Smart devices, smart homes, smart cars, and even smartphones are all listening. We cover almost all of these devices here, and many in our audience despise these devices. While we believe that it’s everyone’s right to choose what tech to use and not use, we do understand the privacy and security implications smart devices pose. So does most of the tech industry and government, and that’s why Amazon is paying a $25 million fine for alleged child privacy violations.
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Amazon agreed Wednesday to pay a $25 million civil penalty to settle Federal Trade Commission allegations it violated a child privacy law and deceived parents by keeping kids’ voice and location data recorded by its popular Alexa voice assistant for years. The company also paid $5.8 million in refunds for other alleged privacy violations involving its Ring line of doorbell cameras.
The Federal Trade Commission and the Department of Justice will require Amazon to overhaul its deletion practices and implement stringent privacy safeguards to settle charges the company violated the Children’s Online Privacy Protection Act Rule (COPPA Rule) and deceived parents and users of the Alexa voice assistant service about its data deletion practices.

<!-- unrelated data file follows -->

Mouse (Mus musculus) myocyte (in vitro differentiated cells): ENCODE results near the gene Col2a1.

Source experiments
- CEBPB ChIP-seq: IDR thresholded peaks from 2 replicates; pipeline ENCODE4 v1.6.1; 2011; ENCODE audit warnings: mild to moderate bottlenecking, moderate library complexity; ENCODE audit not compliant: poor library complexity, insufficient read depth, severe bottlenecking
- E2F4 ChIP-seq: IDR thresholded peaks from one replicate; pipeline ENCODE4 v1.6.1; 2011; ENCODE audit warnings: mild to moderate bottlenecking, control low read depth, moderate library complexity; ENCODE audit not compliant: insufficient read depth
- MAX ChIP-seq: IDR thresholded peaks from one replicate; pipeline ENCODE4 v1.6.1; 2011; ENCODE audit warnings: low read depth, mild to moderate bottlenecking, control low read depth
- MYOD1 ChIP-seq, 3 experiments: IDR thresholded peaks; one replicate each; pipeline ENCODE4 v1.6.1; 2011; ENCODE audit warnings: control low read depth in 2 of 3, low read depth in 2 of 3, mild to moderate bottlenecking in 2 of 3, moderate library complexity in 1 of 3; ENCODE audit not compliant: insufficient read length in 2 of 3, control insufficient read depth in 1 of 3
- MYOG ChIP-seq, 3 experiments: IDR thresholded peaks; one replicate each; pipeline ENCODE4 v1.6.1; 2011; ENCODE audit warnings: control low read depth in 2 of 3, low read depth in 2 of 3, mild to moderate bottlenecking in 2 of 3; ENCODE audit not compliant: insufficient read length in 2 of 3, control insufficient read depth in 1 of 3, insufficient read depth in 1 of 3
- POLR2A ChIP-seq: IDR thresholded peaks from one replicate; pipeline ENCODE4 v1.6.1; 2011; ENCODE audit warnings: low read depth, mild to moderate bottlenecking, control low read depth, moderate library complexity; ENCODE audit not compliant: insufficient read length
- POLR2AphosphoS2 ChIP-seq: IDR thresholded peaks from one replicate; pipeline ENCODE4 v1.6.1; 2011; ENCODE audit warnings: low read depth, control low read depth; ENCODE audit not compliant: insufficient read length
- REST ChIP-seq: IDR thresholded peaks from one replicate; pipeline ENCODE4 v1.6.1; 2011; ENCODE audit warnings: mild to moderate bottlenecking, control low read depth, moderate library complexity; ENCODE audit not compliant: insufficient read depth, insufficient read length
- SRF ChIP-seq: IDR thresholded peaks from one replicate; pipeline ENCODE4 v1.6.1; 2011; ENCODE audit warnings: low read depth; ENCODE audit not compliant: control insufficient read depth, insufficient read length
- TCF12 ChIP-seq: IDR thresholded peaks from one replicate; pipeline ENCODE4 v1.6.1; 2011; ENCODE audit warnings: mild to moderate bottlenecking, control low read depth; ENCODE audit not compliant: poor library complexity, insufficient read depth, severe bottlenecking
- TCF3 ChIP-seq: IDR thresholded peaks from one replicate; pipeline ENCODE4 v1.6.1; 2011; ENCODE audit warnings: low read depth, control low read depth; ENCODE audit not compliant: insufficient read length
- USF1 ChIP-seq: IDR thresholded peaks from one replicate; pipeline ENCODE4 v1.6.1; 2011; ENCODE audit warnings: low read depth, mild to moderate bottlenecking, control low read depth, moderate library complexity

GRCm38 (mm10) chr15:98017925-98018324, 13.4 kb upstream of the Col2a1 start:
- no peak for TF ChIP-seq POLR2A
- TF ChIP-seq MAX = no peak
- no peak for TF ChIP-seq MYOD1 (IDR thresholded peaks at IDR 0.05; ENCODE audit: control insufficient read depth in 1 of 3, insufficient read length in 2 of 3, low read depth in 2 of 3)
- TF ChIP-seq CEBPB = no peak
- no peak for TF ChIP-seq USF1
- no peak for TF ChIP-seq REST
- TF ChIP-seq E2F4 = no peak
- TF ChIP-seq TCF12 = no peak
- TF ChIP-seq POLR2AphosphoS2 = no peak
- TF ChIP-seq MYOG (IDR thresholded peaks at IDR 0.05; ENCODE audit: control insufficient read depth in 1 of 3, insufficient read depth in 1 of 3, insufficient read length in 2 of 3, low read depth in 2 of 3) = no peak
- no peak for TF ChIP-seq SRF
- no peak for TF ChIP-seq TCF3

Under the proposed federal court order also filed by DOJ, Amazon will be required to delete inactive child accounts and specific voice recordings and geolocation information and will be prohibited from using such data to train its algorithms. The federal court must approve the proposed order to go into effect.
You can read the Federal Trade Commission press release on its website to learn more about the ruling.
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